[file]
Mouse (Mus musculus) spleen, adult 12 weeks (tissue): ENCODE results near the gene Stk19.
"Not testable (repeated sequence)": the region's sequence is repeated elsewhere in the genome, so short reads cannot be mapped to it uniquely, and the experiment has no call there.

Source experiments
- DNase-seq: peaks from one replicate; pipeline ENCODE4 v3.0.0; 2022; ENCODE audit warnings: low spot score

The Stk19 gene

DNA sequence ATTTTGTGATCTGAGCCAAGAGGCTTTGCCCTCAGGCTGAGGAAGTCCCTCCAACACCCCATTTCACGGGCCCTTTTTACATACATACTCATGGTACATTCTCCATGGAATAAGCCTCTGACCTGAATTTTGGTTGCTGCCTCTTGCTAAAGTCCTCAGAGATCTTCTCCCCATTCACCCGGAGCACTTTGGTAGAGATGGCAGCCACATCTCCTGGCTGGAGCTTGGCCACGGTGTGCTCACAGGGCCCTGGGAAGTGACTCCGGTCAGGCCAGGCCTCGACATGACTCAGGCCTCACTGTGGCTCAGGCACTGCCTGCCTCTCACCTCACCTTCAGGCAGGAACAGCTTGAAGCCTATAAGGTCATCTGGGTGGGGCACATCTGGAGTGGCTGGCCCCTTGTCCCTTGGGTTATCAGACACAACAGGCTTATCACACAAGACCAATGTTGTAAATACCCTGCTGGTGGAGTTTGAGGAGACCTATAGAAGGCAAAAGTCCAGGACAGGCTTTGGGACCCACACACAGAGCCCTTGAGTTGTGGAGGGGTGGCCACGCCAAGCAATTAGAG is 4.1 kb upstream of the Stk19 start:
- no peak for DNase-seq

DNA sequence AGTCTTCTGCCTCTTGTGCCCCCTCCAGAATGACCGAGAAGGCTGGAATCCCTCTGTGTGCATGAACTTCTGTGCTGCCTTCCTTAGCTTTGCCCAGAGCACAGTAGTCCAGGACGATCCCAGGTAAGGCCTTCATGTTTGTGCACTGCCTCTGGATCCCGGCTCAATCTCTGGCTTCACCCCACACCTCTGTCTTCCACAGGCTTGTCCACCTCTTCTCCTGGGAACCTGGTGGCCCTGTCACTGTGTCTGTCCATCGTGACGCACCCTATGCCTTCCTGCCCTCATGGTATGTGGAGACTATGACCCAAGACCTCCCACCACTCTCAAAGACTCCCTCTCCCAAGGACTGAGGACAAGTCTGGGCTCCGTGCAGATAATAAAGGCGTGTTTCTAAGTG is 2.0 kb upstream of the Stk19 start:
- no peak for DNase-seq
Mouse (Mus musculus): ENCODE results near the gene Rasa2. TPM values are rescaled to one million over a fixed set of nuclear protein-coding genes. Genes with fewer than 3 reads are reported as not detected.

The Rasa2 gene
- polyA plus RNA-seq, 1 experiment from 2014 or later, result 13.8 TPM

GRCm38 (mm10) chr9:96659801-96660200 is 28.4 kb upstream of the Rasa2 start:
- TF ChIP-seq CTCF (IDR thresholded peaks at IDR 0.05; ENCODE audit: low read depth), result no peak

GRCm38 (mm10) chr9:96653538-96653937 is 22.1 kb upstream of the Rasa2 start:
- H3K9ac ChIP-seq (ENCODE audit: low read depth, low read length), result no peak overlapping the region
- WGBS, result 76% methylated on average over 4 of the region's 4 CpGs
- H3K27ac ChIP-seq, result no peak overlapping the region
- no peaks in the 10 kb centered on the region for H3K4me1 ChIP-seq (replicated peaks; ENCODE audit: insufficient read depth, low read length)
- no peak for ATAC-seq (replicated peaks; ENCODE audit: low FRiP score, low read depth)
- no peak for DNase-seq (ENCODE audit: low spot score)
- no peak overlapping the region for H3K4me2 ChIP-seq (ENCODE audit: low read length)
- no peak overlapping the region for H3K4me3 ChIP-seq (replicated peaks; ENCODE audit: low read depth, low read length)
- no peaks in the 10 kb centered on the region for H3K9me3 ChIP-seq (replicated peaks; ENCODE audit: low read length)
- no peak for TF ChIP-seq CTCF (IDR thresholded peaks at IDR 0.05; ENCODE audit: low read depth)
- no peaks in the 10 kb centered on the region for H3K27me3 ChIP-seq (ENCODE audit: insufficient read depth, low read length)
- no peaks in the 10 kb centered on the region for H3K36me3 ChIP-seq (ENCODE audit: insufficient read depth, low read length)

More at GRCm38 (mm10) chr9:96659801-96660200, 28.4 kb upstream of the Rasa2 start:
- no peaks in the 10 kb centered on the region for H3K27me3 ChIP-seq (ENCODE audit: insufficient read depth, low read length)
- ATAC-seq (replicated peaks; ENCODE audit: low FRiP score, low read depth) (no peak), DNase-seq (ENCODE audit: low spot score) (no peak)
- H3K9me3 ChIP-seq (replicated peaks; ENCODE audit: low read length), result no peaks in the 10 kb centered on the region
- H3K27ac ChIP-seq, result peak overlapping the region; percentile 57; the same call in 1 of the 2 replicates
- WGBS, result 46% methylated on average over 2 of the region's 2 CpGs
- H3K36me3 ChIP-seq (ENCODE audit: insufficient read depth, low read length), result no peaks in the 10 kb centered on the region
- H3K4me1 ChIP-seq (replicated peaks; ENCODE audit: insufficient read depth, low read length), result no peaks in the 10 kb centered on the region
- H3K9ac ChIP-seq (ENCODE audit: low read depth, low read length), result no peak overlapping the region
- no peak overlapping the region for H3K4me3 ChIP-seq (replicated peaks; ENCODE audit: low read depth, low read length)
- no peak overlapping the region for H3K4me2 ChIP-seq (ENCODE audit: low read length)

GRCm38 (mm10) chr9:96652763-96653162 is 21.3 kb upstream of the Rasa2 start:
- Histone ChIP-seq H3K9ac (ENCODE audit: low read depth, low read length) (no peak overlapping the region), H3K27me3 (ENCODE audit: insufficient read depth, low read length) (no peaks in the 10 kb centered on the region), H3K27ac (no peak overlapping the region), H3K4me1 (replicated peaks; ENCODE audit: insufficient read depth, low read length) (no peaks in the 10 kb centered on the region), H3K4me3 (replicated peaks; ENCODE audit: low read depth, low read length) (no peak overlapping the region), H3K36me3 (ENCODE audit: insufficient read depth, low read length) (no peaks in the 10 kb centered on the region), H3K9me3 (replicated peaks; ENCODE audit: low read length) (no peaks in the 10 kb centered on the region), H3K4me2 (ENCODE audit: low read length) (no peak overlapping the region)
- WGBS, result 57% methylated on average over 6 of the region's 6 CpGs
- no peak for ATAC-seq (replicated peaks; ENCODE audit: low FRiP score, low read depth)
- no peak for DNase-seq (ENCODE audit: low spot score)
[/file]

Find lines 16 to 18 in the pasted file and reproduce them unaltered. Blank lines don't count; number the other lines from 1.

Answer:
- H3K9ac ChIP-seq (ENCODE audit: low read depth, low read length), result no peak overlapping the region
- WGBS, result 76% methylated on average over 4 of the region's 4 CpGs
- H3K27ac ChIP-seq, result no peak overlapping the region